Fact #2 – Legal aid is not just for parents

Fact #2 – Legal aid is not just for parents

Thursday, 13 July 2017

We are providing a series of facts about family law legal aid. Fact #2 – Legal aid is not just for parents.

Most family law legal aid grants go to parents who can’t agree about parenting after separation, but legal aid is also available for other kinds of family law issues, for people other than parents and for different kinds of legal services.

The law says Victoria Legal Aid (VLA) must use legal aid money in an 'efficient and equitable' way. Our grant guidelines are the way we make sure we help the people who need it most, based on their financial situation, their legal problem and their individual circumstances. Funding for court hearings is for the most serious and urgent matters.

Who can get grants of aid, and for what

What’s the legal issue?

We help with these family law issues governed by federal law:

To be eligible for a grant of aid for any of these issues, there must be a ‘substantial issue in dispute’. For example, in disputes about children’s living arrangements, there must be something more than a disagreement about where the child spends their birthday or who pays for the petrol when they travel to the other parent’s place.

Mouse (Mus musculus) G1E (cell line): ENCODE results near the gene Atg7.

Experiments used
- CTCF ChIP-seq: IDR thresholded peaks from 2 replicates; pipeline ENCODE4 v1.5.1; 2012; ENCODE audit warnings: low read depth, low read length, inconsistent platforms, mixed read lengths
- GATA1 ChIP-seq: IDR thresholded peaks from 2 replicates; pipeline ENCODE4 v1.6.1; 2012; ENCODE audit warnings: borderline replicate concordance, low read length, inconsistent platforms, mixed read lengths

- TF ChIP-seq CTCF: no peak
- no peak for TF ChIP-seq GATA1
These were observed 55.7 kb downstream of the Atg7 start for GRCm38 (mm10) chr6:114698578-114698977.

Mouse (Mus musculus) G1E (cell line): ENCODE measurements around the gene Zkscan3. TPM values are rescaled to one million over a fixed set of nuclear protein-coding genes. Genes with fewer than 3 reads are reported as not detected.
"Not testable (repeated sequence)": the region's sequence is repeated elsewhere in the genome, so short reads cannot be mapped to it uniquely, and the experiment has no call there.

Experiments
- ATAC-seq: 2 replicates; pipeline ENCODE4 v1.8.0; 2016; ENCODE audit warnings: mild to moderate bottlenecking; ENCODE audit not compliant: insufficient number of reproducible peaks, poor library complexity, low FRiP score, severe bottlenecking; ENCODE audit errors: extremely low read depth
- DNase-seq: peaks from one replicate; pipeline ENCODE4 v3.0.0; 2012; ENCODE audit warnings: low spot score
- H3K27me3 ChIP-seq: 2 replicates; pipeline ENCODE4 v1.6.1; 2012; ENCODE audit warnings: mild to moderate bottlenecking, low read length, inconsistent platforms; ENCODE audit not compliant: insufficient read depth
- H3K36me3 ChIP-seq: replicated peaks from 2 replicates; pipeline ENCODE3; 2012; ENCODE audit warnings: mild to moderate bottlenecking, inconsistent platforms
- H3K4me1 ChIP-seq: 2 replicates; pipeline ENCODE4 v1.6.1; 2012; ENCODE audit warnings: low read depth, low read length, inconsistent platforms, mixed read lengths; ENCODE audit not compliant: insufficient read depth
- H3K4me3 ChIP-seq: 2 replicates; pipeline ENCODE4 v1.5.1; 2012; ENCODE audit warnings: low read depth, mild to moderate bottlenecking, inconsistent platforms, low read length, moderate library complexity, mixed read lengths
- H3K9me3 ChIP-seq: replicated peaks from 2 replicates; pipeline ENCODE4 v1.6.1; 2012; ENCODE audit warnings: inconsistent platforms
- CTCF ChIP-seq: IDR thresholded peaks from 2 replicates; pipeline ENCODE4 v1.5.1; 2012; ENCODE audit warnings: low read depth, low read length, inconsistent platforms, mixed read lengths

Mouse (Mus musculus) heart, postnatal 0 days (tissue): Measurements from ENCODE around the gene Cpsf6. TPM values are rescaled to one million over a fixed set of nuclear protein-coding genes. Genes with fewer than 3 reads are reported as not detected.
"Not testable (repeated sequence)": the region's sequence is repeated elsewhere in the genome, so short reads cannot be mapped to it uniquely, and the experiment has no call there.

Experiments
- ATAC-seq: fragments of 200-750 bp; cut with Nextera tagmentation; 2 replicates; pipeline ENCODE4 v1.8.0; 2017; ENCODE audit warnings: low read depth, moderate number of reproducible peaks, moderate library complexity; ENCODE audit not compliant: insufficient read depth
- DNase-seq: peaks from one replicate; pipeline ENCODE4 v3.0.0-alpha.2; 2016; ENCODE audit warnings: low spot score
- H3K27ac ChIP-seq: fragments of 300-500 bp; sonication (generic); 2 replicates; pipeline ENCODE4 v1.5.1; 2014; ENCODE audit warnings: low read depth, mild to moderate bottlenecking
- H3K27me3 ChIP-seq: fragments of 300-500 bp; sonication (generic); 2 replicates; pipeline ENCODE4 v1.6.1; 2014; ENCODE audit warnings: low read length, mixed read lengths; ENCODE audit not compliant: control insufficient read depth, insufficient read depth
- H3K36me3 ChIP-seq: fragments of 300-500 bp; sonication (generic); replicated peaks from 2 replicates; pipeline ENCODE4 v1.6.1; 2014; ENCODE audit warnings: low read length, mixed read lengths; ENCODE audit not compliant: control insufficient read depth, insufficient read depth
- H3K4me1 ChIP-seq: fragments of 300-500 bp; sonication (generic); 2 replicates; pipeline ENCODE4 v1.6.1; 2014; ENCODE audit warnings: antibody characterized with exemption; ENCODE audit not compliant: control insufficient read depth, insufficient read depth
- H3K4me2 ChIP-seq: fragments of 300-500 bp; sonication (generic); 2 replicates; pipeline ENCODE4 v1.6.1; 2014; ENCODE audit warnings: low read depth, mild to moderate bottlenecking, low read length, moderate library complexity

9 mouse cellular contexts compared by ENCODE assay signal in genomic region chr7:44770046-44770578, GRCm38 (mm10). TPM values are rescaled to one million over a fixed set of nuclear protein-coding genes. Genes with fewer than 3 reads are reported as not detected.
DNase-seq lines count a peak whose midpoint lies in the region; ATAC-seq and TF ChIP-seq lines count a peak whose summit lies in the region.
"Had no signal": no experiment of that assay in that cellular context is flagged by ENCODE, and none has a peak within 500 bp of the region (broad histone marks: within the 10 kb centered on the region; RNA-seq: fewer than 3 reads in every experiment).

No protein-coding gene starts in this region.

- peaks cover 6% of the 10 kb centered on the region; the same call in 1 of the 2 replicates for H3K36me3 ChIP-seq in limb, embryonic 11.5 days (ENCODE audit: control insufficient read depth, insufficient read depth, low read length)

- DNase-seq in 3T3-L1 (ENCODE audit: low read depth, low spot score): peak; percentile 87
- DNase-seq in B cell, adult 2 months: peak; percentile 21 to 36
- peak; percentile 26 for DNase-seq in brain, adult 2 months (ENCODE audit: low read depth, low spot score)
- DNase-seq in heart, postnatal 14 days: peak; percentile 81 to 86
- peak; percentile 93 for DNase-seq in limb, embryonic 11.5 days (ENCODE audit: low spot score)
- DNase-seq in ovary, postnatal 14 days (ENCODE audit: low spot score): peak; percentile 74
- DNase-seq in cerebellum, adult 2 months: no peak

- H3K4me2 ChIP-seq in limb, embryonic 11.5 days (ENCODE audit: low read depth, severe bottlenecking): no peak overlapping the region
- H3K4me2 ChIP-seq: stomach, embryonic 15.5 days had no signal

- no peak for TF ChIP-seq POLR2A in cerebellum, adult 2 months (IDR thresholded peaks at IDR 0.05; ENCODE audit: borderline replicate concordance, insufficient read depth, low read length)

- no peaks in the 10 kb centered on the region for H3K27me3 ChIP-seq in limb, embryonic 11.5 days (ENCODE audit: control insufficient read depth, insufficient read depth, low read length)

Aid is also available in family-related legal matters under state law. These include:

What’s your role?

People who are not parents can sometimes get legal aid too. This includes grandparents and other family members or other significant people in children’s lives.

Children can sometimes have an Independent Children’s Lawyer representing their interests or can be represented as a party.

Legal aid can also be provided to children and people other than parents for child protection and family violence intervention order matters.

The personal and financial circumstances of a person are important when deciding if they will get legal aid. Depending on the kind of dispute they need help with, we prioritise helping people who meet our means test and who also face particular disadvantage because of disability, cultural or language barriers, or other personal vulnerabilities. Children don’t have to meet the means test or any other financial criteria.

What kind of help do you need?

As well as getting advice over the phone and from a duty lawyer at court, it’s possible to get legal aid for a lawyer to give you advice and negotiate on your behalf, to represent you at a mediation session at VLA’s Family Dispute Resolution Service (FDRS), and, if the dispute still isn’t resolved, to represent you at court, including in trials.

More Information

If you have an enquiry about a grant of legal assistance, contact Victoria Legal Aid’s Assignments team

Read our other facts about family law.